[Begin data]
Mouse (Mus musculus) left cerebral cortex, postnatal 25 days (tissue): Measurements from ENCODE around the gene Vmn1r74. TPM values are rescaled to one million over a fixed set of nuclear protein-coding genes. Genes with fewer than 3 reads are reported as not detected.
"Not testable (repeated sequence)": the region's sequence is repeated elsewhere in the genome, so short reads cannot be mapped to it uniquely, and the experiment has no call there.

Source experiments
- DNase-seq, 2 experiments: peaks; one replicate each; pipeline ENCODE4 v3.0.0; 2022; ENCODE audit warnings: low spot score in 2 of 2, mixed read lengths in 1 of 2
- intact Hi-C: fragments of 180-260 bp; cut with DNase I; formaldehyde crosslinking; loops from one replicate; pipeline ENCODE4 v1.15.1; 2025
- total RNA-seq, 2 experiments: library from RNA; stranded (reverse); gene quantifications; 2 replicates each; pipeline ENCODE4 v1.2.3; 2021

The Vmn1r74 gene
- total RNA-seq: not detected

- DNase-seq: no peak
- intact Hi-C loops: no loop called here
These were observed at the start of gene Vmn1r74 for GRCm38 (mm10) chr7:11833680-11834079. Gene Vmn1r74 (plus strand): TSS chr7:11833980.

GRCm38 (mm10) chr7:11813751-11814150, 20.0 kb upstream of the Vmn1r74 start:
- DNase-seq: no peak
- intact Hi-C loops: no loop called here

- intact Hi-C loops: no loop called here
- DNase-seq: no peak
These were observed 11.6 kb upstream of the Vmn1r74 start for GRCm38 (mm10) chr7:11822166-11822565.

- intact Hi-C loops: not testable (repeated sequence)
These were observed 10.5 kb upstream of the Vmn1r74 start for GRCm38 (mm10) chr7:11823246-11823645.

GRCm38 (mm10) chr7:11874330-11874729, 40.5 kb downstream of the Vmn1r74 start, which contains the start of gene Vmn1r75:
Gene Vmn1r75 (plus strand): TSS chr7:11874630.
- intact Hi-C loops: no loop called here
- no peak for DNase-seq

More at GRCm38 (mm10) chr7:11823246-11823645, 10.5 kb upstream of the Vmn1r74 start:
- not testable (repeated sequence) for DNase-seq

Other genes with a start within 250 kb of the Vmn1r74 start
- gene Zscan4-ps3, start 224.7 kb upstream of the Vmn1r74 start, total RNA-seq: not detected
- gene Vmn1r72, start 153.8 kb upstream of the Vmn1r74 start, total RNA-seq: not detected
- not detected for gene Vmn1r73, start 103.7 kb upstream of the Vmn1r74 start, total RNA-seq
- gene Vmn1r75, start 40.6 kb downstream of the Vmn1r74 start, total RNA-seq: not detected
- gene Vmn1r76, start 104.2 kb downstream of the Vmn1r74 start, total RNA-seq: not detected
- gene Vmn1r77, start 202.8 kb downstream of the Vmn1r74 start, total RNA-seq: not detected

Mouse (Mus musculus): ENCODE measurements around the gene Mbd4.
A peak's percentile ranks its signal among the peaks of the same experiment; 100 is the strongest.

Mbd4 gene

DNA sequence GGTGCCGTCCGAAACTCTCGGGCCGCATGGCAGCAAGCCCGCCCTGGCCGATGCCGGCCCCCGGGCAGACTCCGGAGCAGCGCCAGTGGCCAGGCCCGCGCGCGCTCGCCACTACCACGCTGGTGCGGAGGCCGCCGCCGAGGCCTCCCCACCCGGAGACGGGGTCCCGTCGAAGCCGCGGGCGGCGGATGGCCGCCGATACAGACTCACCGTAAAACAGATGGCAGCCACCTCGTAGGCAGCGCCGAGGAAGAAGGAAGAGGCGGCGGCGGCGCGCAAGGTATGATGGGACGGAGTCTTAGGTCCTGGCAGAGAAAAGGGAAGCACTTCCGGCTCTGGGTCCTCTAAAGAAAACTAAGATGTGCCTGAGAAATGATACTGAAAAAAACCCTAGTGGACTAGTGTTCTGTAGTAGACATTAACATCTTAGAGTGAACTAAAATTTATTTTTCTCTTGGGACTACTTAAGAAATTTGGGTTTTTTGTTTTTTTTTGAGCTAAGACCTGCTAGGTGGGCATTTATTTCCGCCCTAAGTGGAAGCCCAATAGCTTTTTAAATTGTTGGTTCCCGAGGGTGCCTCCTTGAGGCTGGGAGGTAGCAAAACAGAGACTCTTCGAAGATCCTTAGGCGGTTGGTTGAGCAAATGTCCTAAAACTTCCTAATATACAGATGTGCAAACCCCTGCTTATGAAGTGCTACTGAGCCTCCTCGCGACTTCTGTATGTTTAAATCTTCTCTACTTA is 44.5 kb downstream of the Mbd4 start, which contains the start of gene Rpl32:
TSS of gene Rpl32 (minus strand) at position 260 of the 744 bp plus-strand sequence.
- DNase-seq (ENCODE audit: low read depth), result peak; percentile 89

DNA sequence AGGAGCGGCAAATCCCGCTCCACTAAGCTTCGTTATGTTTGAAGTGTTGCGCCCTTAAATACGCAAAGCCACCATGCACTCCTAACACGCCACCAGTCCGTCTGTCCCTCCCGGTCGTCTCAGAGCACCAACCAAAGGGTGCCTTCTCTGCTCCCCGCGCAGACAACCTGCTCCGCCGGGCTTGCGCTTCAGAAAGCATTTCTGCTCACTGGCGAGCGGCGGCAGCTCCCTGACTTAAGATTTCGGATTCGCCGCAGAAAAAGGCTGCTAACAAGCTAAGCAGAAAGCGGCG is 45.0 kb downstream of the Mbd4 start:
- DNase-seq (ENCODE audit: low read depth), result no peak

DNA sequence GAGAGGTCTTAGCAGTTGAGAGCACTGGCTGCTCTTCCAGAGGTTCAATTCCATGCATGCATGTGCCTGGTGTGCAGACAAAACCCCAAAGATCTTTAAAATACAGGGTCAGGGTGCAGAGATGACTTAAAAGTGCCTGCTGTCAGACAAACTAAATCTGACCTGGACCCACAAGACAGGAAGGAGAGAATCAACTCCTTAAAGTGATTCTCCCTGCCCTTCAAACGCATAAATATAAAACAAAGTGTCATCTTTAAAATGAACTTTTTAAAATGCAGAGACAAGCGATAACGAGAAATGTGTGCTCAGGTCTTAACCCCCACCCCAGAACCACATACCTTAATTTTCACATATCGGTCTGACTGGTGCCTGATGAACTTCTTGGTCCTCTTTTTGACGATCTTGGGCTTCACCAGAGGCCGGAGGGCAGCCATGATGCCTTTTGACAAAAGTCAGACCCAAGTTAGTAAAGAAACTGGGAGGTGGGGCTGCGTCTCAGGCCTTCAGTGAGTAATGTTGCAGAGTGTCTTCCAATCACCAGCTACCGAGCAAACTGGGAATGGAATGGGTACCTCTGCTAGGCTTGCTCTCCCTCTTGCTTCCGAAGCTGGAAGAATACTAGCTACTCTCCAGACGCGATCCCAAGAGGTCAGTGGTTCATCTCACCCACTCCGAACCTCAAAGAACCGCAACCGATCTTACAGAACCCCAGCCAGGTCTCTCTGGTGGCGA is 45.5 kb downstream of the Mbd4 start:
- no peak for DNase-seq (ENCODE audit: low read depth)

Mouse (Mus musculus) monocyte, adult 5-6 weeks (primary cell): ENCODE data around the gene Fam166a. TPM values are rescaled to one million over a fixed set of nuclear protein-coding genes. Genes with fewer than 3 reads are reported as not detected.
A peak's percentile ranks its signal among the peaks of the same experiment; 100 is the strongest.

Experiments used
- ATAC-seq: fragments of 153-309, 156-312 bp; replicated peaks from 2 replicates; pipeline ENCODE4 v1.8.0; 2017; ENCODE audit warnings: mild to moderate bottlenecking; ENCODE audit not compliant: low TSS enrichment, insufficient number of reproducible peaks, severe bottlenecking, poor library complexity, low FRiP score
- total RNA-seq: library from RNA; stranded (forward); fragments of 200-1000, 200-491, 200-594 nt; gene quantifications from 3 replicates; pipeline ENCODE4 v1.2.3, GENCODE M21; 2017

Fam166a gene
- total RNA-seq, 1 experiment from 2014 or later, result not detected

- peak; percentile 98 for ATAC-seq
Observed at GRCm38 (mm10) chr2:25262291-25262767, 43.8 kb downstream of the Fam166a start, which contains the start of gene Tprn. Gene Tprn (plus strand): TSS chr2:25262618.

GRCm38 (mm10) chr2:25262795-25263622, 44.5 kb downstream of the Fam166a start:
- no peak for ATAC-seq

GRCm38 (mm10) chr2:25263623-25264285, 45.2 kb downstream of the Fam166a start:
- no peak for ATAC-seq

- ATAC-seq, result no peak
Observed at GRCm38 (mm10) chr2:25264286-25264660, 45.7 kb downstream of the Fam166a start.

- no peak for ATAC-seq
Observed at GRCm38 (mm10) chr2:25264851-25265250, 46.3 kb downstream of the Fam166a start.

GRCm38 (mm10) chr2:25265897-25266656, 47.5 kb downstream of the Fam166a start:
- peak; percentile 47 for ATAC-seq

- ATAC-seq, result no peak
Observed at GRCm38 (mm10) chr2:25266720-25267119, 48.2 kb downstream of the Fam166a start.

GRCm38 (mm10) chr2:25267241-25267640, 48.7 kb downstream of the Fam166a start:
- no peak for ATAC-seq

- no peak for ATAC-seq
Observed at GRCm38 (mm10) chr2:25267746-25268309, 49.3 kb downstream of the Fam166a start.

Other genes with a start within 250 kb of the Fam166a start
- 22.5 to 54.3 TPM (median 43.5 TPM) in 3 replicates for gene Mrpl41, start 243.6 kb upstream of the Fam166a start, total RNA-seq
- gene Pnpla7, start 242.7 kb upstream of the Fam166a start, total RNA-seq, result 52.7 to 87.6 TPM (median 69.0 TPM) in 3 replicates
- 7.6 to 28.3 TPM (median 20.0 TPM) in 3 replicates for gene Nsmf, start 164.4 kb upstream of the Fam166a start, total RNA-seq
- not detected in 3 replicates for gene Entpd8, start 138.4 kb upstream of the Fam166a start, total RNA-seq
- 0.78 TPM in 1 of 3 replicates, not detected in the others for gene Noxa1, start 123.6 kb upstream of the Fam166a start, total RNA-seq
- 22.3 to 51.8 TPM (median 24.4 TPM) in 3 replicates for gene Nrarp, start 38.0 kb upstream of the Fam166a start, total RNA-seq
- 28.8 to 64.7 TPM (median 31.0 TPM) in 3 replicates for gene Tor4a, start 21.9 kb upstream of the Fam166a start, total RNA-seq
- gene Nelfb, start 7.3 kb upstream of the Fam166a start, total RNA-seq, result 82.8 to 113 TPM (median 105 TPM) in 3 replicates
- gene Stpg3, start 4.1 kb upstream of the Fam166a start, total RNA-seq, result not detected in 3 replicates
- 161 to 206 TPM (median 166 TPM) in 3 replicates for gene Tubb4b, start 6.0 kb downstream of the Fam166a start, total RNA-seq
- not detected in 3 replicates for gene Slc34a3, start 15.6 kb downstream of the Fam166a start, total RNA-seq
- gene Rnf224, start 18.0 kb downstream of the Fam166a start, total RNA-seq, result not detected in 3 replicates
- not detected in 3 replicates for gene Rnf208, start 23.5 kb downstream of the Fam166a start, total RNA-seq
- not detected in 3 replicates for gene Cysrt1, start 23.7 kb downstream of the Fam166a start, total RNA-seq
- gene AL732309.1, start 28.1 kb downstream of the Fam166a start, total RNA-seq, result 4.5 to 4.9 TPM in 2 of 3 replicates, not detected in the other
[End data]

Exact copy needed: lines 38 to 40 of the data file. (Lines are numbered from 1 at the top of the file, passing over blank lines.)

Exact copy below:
- DNase-seq (ENCODE audit: low read depth), result peak; percentile 89

DNA sequence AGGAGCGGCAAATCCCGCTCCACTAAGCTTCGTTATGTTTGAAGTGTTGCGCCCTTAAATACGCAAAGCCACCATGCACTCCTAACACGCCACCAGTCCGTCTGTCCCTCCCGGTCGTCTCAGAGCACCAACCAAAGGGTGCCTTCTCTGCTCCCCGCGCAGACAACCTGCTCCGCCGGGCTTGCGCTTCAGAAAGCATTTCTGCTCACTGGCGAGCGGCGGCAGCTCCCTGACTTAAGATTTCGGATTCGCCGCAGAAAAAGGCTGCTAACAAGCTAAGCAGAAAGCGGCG is 45.0 kb downstream of the Mbd4 start:
- DNase-seq (ENCODE audit: low read depth), result no peak